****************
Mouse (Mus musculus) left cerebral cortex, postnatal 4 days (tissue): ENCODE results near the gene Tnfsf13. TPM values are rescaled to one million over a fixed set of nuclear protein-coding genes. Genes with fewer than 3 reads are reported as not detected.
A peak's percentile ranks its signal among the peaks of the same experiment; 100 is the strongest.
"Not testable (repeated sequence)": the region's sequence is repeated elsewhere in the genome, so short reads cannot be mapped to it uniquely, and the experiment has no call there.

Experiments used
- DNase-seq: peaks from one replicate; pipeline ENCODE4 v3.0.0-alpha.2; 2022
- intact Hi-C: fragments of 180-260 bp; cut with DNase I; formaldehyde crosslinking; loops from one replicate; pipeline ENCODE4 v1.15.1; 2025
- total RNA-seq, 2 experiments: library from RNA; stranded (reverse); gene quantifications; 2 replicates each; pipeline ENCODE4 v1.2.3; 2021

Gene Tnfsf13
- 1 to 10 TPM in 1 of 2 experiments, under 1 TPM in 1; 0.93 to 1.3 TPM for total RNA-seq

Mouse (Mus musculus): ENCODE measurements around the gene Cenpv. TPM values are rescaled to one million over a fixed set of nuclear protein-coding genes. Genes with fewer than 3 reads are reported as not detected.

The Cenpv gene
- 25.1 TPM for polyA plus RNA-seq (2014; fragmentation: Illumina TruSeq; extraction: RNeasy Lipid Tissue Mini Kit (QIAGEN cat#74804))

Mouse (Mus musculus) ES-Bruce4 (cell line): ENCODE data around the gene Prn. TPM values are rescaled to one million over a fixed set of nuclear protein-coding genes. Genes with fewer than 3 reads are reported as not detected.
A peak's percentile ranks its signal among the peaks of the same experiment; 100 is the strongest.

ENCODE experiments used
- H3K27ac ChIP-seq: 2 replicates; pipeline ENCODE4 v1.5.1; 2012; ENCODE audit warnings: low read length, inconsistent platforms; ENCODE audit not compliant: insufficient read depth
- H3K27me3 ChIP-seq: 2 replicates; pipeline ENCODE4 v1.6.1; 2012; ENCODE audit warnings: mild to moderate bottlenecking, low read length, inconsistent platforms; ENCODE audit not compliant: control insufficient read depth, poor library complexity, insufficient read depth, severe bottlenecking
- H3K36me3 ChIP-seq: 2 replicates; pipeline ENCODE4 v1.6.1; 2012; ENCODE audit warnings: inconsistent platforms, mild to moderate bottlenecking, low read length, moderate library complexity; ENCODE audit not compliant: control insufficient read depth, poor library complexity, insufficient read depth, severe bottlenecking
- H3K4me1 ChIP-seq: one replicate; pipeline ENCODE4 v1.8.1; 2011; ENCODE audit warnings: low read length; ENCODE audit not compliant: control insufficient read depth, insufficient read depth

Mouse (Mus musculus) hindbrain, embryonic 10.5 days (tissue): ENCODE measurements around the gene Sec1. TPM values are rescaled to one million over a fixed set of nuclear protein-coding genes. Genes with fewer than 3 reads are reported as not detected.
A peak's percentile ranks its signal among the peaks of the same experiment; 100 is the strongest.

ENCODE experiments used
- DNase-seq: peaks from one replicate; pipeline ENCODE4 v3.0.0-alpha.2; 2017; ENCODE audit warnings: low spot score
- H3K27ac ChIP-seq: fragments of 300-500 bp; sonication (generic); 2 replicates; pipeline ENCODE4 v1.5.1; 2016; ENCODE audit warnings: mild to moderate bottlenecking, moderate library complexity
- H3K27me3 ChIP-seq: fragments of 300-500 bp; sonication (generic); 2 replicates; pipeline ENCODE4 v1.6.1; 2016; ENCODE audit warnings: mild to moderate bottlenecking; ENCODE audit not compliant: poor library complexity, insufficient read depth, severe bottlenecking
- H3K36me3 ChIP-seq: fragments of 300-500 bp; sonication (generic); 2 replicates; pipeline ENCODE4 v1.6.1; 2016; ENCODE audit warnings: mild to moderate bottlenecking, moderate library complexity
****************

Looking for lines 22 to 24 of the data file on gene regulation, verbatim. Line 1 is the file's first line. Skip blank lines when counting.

ENCODE experiments used
- DNase-seq: peaks from one replicate; pipeline ENCODE4 v3.0.0-alpha.2; 2017; ENCODE audit warnings: low spot score
- H3K27ac ChIP-seq: fragments of 300-500 bp; sonication (generic); 2 replicates; pipeline ENCODE4 v1.5.1; 2016; ENCODE audit warnings: mild to moderate bottlenecking, moderate library complexity